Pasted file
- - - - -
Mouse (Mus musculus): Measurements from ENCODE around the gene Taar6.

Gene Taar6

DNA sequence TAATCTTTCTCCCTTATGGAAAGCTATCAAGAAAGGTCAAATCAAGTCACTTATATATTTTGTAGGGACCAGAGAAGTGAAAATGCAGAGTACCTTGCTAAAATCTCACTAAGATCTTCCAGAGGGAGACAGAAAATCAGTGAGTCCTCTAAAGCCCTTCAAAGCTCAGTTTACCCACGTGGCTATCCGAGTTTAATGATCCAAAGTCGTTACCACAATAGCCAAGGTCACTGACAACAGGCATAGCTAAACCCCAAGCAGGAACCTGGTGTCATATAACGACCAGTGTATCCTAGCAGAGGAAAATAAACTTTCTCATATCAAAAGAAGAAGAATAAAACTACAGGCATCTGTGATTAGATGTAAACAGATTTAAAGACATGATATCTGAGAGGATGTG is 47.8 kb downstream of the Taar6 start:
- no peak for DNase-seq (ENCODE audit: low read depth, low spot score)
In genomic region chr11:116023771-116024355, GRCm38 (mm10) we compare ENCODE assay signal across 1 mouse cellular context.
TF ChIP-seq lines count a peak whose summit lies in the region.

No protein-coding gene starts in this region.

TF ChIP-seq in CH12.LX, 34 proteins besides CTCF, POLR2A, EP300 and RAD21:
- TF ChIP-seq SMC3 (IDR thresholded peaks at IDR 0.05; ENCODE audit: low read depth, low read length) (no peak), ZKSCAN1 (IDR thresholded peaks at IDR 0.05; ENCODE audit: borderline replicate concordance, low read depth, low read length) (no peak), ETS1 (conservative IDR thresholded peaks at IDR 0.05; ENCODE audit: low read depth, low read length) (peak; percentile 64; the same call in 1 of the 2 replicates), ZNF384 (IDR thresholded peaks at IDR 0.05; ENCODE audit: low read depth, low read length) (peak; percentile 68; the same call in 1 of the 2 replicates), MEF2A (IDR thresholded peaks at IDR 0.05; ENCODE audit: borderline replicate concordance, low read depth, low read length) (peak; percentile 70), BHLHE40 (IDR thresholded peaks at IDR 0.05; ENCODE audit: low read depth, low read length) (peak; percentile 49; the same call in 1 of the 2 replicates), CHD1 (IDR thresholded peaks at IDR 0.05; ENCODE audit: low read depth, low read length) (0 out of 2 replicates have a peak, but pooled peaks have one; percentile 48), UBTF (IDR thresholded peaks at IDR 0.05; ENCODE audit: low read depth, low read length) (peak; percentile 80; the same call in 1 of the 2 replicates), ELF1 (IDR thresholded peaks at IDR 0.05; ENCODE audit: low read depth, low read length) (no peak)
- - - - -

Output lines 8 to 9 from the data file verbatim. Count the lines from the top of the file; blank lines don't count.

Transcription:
TF ChIP-seq in CH12.LX, 34 proteins besides CTCF, POLR2A, EP300 and RAD21:
- TF ChIP-seq SMC3 (IDR thresholded peaks at IDR 0.05; ENCODE audit: low read depth, low read length) (no peak), ZKSCAN1 (IDR thresholded peaks at IDR 0.05; ENCODE audit: borderline replicate concordance, low read depth, low read length) (no peak), ETS1 (conservative IDR thresholded peaks at IDR 0.05; ENCODE audit: low read depth, low read length) (peak; percentile 64; the same call in 1 of the 2 replicates), ZNF384 (IDR thresholded peaks at IDR 0.05; ENCODE audit: low read depth, low read length) (peak; percentile 68; the same call in 1 of the 2 replicates), MEF2A (IDR thresholded peaks at IDR 0.05; ENCODE audit: borderline replicate concordance, low read depth, low read length) (peak; percentile 70), BHLHE40 (IDR thresholded peaks at IDR 0.05; ENCODE audit: low read depth, low read length) (peak; percentile 49; the same call in 1 of the 2 replicates), CHD1 (IDR thresholded peaks at IDR 0.05; ENCODE audit: low read depth, low read length) (0 out of 2 replicates have a peak, but pooled peaks have one; percentile 48), UBTF (IDR thresholded peaks at IDR 0.05; ENCODE audit: low read depth, low read length) (peak; percentile 80; the same call in 1 of the 2 replicates), ELF1 (IDR thresholded peaks at IDR 0.05; ENCODE audit: low read depth, low read length) (no peak)